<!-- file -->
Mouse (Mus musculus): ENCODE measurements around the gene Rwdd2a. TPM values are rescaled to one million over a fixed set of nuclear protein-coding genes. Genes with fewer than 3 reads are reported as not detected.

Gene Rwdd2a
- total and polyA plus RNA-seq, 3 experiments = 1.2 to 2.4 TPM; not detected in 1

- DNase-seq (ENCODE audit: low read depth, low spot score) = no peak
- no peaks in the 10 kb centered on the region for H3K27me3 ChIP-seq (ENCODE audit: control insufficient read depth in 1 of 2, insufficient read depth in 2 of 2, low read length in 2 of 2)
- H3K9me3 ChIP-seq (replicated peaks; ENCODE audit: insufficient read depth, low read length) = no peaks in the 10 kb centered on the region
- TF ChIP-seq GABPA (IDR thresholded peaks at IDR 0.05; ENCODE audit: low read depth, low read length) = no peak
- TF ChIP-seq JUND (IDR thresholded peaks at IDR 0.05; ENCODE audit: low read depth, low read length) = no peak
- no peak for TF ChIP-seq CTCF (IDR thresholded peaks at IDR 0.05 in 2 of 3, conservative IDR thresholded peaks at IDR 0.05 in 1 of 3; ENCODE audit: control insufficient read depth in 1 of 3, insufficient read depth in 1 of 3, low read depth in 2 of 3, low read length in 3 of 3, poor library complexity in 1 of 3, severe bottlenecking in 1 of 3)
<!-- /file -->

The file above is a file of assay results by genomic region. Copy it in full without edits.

Mouse (Mus musculus): ENCODE measurements around the gene Rwdd2a. TPM values are rescaled to one million over a fixed set of nuclear protein-coding genes. Genes with fewer than 3 reads are reported as not detected.

Gene Rwdd2a
- total and polyA plus RNA-seq, 3 experiments = 1.2 to 2.4 TPM; not detected in 1

- DNase-seq (ENCODE audit: low read depth, low spot score) = no peak
- no peaks in the 10 kb centered on the region for H3K27me3 ChIP-seq (ENCODE audit: control insufficient read depth in 1 of 2, insufficient read depth in 2 of 2, low read length in 2 of 2)
- H3K9me3 ChIP-seq (replicated peaks; ENCODE audit: insufficient read depth, low read length) = no peaks in the 10 kb centered on the region
- TF ChIP-seq GABPA (IDR thresholded peaks at IDR 0.05; ENCODE audit: low read depth, low read length) = no peak
- TF ChIP-seq JUND (IDR thresholded peaks at IDR 0.05; ENCODE audit: low read depth, low read length) = no peak
- no peak for TF ChIP-seq CTCF (IDR thresholded peaks at IDR 0.05 in 2 of 3, conservative IDR thresholded peaks at IDR 0.05 in 1 of 3; ENCODE audit: control insufficient read depth in 1 of 3, insufficient read depth in 1 of 3, low read depth in 2 of 3, low read length in 3 of 3, poor library complexity in 1 of 3, severe bottlenecking in 1 of 3)